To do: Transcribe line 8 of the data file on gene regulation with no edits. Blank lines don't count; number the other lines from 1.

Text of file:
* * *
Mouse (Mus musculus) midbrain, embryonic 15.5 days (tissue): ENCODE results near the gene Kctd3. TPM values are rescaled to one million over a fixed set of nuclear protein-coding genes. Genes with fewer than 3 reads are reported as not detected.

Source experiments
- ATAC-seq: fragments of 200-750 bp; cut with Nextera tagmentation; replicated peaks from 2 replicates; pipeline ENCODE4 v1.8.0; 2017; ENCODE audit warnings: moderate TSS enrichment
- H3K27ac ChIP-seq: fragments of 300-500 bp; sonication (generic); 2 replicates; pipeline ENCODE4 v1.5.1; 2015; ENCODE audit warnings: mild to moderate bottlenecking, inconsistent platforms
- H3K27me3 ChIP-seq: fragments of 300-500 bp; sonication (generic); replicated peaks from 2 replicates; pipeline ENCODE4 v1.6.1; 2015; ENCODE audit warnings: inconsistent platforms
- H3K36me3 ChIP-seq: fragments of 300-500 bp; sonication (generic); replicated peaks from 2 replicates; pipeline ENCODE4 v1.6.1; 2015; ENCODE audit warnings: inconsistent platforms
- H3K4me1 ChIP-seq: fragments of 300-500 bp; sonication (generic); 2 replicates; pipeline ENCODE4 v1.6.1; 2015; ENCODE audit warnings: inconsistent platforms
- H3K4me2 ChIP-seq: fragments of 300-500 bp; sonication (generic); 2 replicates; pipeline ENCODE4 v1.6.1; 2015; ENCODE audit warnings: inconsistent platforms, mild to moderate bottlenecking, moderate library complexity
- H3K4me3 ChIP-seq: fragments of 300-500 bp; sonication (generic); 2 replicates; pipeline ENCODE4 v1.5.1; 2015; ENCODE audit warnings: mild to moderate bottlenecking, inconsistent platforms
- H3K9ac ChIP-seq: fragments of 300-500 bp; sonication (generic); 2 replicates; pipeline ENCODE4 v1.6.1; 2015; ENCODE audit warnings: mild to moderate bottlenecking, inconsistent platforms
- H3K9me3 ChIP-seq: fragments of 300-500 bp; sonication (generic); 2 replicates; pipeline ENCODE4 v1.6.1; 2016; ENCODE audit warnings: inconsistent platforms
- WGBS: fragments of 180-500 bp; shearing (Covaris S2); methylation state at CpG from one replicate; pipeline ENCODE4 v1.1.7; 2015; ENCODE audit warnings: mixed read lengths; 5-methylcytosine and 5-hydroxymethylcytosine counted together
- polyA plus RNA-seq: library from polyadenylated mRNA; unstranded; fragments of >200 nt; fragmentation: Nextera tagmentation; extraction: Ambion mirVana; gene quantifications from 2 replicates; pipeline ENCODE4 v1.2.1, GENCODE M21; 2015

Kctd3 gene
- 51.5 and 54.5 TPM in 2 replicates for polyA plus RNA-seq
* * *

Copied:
- H3K4me2 ChIP-seq: fragments of 300-500 bp; sonication (generic); 2 replicates; pipeline ENCODE4 v1.6.1; 2015; ENCODE audit warnings: inconsistent platforms, mild to moderate bottlenecking, moderate library complexity